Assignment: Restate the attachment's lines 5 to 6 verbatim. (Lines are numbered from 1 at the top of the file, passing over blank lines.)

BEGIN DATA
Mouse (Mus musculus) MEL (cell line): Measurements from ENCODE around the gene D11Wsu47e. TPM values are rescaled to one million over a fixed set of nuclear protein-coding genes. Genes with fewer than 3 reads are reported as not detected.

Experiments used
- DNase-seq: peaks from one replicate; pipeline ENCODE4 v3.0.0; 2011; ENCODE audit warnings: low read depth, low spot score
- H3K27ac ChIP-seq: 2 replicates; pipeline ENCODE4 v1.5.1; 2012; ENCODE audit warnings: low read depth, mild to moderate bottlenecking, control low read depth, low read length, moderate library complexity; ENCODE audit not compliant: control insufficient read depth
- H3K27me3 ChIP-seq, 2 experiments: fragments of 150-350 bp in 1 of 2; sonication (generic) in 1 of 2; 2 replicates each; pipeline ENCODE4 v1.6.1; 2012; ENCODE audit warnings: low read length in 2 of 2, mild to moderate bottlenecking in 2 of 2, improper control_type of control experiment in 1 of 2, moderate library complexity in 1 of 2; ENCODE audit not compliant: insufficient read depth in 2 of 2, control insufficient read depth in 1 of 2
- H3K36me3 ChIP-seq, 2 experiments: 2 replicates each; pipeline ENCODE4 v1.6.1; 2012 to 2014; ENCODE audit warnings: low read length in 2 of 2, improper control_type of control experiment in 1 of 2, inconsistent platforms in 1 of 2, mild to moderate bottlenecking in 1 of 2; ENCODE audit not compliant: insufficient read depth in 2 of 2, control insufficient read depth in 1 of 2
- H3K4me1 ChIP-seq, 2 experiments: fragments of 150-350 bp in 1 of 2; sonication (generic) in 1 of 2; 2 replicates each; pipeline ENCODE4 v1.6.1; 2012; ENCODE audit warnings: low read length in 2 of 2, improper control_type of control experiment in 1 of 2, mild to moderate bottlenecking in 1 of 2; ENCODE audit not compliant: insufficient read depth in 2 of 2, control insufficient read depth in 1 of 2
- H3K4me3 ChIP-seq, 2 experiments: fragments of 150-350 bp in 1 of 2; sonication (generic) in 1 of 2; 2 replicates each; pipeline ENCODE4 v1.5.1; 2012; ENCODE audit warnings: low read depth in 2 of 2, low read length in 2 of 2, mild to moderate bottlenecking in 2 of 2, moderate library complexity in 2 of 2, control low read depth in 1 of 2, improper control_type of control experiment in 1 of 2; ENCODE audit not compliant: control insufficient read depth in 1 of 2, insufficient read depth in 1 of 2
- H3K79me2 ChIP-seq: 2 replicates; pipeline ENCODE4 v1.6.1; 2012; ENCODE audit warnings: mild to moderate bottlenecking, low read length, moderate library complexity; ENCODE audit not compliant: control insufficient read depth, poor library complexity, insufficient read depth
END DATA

- H3K27me3 ChIP-seq, 2 experiments: fragments of 150-350 bp in 1 of 2; sonication (generic) in 1 of 2; 2 replicates each; pipeline ENCODE4 v1.6.1; 2012; ENCODE audit warnings: low read length in 2 of 2, mild to moderate bottlenecking in 2 of 2, improper control_type of control experiment in 1 of 2, moderate library complexity in 1 of 2; ENCODE audit not compliant: insufficient read depth in 2 of 2, control insufficient read depth in 1 of 2
- H3K36me3 ChIP-seq, 2 experiments: 2 replicates each; pipeline ENCODE4 v1.6.1; 2012 to 2014; ENCODE audit warnings: low read length in 2 of 2, improper control_type of control experiment in 1 of 2, inconsistent platforms in 1 of 2, mild to moderate bottlenecking in 1 of 2; ENCODE audit not compliant: insufficient read depth in 2 of 2, control insufficient read depth in 1 of 2